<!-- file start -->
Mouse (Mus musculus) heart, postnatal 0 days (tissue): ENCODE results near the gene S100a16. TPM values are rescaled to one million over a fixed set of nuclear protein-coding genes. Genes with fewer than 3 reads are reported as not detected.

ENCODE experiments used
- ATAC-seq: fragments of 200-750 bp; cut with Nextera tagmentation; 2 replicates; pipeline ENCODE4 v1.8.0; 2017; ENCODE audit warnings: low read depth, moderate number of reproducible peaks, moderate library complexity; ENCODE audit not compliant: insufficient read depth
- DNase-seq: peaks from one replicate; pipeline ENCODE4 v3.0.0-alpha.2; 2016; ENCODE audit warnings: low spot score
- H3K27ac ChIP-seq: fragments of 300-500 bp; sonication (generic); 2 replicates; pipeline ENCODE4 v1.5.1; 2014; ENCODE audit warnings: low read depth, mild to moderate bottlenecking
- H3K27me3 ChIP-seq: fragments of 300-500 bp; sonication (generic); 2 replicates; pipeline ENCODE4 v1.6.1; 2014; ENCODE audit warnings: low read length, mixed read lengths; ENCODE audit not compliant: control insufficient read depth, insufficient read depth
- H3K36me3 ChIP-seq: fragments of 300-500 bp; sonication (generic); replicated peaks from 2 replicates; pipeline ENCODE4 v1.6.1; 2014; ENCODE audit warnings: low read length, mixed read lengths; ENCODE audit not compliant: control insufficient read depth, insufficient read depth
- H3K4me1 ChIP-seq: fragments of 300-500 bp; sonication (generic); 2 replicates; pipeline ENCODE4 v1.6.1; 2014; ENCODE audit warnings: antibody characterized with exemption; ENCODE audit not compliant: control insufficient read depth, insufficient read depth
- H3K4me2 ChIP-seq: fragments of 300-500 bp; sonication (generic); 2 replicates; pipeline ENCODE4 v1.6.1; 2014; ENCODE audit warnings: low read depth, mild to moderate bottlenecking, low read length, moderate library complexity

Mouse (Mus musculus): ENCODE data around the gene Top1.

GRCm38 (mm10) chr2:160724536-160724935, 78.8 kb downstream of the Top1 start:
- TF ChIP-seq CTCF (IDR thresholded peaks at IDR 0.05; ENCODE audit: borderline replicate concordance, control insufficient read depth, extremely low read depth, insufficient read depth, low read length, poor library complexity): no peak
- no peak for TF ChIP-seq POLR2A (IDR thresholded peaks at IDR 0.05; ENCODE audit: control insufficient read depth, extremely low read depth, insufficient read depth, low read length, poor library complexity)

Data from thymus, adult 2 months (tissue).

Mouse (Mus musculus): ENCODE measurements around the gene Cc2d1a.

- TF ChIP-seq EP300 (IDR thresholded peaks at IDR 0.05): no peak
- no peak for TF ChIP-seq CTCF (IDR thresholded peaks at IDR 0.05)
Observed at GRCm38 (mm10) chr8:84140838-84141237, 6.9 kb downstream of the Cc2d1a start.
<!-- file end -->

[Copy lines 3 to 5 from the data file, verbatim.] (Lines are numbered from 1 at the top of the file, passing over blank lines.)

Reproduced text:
- ATAC-seq: fragments of 200-750 bp; cut with Nextera tagmentation; 2 replicates; pipeline ENCODE4 v1.8.0; 2017; ENCODE audit warnings: low read depth, moderate number of reproducible peaks, moderate library complexity; ENCODE audit not compliant: insufficient read depth
- DNase-seq: peaks from one replicate; pipeline ENCODE4 v3.0.0-alpha.2; 2016; ENCODE audit warnings: low spot score
- H3K27ac ChIP-seq: fragments of 300-500 bp; sonication (generic); 2 replicates; pipeline ENCODE4 v1.5.1; 2014; ENCODE audit warnings: low read depth, mild to moderate bottlenecking